The year-to-year correlation coefficient for third down conversion rate is 0.39, which would suggest neither a strong nor weak ability to repeat your performance. A team like the Colts showed they could sustain this. Peyton Manning helped the team lead the league in third-down conversion rate in five straight seasons from 2005 to 2009.

Like we said, the passing game strongly dictates how third down goes, and the quarterback of course controls the passing game.

Here are the year-to-year correlations for third-down conversions for all teams.

Year-to-year

Correlation coeff.

1991-1992

0.42

1992-1993

0.26

1993-1994

0.37

1994-1995

0.51

1995-1996

0.08

1996-1997

0.38

1997-1998

0.09

1998-1999

0.26

1999-2000

0.42

2000-2001

0.40

2001-2002

0.50

2002-2003

0.32

2003-2004

0.36

2004-2005

0.33

2005-2006

0.41

2006-2007

0.58

2007-2008

0.52

2008-2009

0.52

2009-2010

0.45

2010-2011

0.68

Total

0.39

The higher the number means the more likely teams were able to maintain their rate – good or bad – the following season. Notice the highest correlation is the most recent example: the 2010-to-2011 seasons (0.68). That might be why Football Outsiders mentioned the “third-down rebound effect” has seemingly disappeared on offense in recent years.

This also might explain why we keep seeing minor league-wide decreases in recent years. There are not as many teams going through wild swings from year to year. Sure, an injury to someone like Manning hurt the 2011 Colts (fell from 44.61 percent in 2010 to 34.58 percent last year), but it has been less common.

Finally, let’s utilize some of the power the new Game Play Finder has at Pro-Football-Reference. We can look at stats on all third down plays (even ones including penalties), which is exactly what has been summarized in the following table.

Year

Plays

Avg.

Yards to go for first down

Type

0-3

%

4-6

%

7-10

%

11+

%

Pass

Run

2011

7091

7.29

1834

25.9%

1669

23.5%

2187

30.8%

1401

19.8%

78.0%

22.0%

2010

7140

7.18

1894

26.5%

1688

23.6%

2179

30.5%

1379

19.3%

77.9%

22.1%

2009

7189

7.03

1933

26.9%

1812

25.2%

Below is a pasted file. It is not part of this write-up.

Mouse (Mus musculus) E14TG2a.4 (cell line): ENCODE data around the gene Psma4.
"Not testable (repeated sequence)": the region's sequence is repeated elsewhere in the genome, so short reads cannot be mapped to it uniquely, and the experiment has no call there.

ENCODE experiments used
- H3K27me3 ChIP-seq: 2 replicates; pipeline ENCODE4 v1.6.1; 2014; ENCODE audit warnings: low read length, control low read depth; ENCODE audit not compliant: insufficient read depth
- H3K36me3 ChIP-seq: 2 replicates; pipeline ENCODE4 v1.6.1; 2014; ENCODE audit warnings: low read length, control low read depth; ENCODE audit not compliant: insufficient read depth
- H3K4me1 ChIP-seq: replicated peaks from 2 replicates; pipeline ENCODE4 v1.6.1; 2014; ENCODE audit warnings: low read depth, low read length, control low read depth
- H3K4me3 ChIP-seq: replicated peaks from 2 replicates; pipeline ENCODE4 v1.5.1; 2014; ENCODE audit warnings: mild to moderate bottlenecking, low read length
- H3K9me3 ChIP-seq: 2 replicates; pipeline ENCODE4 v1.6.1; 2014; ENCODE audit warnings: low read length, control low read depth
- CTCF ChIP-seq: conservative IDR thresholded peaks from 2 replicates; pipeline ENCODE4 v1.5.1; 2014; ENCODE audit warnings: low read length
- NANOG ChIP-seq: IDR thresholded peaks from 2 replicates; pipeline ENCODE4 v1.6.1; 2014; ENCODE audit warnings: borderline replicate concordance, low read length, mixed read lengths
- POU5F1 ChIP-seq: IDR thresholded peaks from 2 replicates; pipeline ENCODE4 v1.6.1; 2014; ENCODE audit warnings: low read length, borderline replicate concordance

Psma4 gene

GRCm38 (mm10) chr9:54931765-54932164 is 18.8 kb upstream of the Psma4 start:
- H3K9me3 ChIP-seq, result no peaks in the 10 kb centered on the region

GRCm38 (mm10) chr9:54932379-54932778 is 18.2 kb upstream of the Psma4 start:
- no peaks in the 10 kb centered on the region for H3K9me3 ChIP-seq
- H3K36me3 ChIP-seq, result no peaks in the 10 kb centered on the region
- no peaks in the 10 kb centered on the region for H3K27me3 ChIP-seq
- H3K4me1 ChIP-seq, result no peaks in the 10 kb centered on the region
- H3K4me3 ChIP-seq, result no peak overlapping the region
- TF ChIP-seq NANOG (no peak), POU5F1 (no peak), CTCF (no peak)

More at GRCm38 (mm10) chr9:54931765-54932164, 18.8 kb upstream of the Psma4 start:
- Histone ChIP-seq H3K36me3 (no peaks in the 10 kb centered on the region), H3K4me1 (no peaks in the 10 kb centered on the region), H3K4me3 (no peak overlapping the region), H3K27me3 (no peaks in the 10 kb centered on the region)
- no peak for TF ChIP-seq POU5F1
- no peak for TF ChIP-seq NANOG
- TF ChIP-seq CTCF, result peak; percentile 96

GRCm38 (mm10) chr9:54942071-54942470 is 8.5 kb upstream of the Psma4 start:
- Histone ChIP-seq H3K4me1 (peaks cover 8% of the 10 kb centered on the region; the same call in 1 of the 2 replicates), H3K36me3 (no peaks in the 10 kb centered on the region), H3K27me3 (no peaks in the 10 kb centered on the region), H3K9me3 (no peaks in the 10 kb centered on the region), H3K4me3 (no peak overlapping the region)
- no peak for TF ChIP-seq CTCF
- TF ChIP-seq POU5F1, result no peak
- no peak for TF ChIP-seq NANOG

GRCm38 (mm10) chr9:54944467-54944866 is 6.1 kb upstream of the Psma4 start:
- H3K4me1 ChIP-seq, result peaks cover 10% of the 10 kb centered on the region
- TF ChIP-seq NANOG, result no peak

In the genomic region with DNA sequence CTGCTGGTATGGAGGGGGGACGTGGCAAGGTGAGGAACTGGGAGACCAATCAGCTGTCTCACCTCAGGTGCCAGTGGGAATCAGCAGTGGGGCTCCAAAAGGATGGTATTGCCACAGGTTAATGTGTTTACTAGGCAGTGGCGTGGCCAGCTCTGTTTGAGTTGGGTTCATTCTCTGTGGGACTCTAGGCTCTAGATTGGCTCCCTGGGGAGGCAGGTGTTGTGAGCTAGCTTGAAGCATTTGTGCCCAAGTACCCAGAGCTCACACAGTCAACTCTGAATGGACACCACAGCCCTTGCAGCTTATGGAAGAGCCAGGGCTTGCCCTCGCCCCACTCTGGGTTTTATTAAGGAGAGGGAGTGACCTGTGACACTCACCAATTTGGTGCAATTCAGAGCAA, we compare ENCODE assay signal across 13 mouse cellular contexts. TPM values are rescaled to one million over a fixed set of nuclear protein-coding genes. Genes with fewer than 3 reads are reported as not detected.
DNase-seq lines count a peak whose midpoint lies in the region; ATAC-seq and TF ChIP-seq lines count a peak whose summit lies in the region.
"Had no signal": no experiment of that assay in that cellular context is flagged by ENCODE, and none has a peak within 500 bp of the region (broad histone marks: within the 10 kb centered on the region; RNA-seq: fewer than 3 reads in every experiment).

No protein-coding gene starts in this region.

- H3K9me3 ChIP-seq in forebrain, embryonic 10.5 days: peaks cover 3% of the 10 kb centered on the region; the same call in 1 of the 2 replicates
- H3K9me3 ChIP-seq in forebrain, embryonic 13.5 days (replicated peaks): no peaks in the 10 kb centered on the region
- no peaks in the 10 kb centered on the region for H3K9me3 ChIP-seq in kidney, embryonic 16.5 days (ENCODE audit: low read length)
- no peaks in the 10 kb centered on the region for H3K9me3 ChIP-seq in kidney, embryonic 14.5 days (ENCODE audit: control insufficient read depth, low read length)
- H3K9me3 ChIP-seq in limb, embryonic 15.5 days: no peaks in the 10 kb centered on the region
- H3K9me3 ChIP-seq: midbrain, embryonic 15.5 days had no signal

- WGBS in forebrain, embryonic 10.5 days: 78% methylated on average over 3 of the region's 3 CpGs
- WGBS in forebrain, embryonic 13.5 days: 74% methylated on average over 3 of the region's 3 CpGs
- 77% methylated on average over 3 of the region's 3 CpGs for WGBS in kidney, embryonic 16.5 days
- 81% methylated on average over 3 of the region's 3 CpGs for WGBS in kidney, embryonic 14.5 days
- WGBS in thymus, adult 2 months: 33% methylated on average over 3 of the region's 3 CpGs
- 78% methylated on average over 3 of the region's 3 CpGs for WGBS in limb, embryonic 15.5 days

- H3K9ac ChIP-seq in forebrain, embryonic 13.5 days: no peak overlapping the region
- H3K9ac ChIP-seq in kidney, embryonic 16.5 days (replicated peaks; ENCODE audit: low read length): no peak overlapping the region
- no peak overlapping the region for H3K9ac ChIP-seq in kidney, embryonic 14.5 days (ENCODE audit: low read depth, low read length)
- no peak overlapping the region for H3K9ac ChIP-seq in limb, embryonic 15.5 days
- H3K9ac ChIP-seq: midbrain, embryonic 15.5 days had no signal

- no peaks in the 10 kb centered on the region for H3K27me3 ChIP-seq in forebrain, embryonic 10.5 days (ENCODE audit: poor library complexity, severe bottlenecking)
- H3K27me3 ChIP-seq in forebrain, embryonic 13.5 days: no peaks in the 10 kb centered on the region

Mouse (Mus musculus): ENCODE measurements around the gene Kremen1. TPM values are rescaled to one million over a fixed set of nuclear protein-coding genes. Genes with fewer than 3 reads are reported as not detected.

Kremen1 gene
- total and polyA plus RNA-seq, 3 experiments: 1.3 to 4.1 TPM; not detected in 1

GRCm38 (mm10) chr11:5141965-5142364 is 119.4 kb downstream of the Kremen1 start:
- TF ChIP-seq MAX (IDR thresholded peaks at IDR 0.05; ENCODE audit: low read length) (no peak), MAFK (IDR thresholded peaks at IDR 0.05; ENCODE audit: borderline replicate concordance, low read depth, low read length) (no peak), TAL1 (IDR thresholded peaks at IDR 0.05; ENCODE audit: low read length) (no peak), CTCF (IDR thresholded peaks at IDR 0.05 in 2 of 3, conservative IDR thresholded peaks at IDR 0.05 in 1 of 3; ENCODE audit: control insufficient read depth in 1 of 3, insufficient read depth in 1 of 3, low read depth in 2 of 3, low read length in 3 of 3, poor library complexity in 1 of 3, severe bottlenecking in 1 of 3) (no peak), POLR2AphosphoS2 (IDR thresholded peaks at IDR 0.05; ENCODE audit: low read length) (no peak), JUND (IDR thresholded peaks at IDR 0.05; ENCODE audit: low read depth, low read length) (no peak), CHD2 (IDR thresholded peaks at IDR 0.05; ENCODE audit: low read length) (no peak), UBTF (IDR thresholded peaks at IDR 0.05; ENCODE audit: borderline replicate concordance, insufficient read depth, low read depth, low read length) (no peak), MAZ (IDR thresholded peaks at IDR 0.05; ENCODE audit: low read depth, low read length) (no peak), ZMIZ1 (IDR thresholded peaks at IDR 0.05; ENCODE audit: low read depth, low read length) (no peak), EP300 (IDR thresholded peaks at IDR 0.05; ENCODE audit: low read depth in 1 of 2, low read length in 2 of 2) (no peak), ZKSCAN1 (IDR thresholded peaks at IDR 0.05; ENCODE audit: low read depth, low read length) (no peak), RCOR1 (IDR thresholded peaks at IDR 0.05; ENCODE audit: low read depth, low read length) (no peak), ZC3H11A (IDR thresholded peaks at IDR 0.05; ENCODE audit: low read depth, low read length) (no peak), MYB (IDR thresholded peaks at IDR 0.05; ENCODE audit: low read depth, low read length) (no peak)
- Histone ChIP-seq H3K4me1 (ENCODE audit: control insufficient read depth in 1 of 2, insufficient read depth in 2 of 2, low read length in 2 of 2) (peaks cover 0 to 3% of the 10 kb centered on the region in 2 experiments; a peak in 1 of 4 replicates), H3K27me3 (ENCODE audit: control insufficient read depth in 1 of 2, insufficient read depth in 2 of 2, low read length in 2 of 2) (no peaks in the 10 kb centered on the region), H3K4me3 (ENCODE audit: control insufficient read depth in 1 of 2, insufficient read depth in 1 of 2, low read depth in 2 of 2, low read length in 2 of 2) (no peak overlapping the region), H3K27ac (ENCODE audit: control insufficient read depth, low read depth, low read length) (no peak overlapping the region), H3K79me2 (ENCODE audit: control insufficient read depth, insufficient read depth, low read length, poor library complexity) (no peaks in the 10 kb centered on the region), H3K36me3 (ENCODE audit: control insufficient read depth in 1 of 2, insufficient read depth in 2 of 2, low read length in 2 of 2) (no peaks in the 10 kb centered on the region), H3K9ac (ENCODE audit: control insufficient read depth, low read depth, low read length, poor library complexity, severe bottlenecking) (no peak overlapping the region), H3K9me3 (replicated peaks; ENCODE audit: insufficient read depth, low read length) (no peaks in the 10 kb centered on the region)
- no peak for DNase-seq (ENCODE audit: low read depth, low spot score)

2114

29.4%

1330

18.5%

76.2%

23.8%

2008

7024

6.89

2006

28.6%

1685

24.0%

2098

29.9%

1235

17.6%

74.8%

25.2%

2007

7092

6.96

1943

27.4%

1719

24.2%

2187

30.8%

1243

17.5%

75.7%

24.3%

2006

7159

7.00

1892

26.4%

1811

25.3%

2187

30.5%

1269

17.7%

75.9%

24.1%

2005

7192

7.30

1842

25.6%

1709

23.8%

2210

30.7%

1431

19.9%

75.7%

24.3%

2004

7029

7.22

1843

26.2%

1720

24.5%

2069

29.4%

1397

19.9%

75.0%

25.0%

2003

7158

7.18

1840

25.7%

1767

24.7%

2171

30.3%

1380

19.3%

75.8%

24.2%

2002

7230

7.16

1911

26.4%

1762

24.4%

2181

30.2%

1376

19.0%

75.0%

25.0%

2001

6989

7.24

1843

26.4%

1704

24.4%

2050

29.3%

1392

19.9%

75.1%

24.9%

2000

6979

7.25

1825

26.1%

1625

23.3%

2155

30.9%

1374

19.7%

75.7%

24.3%

Avg.

7106.0

7.14

1883.8

26.5%

1722.6

24.2%

2149.0

30.2%

1350.6

19.0%

75.9%

24.1%

 

For those two years in 2007-08, we saw the average third down attempt fall under 7.0 yards to go for a first down. That explains why those seasons had the second and third highest rate of conversion since 1991.

Last season, the average was at nearly its highest (7.29), and teams went with a pass on a century-high rate of 78.0 percent of plays.

Not to make any more sweeping generalizations over this data set, it is a good one to have for reference.

 

Conclusion

Should anyone be concerned offenses are converting 37.8 percent of their third downs instead of 39.0 percent? No, of course not. The 2012 season is still on pace to be the highest-scoring season ever, even if things still look strange to this point.

It just gets back to the point that no matter how many records we keep seeing broken each year, it makes you wonder what all these performances are really producing in the end when the offense statistically is still not dominating the defense.

As much as people want to say the NFL is transforming into the Arena Football League where it’s scoring drive after scoring drive, the numbers do not support it.

You would think with all of the supposed offensive advantages that we would have a league where teams would average more than the typical 20-23 points per game we have seen decade after decade.

Did you just watch Sam Bradford throw 12 straight incompletions and Kevin Kolb take 17 sacks in the last five days? Defense is not dead yet, and when push comes to shove on a critical third-down play, the defenses are winning just as often as they did over 20 years ago.

 

Scott Kacsmar is a football writer/researcher who has contributed large quantities of data to Pro-Football-Reference.com, including the only standardized database of fourth quarter comebacks and game-winning drives. You can visit his blog for a complete writing archive. Please send any questions or comments to Scott at smk_42@yahoo.com, or you can follow him on Twitter at @CaptainComeback.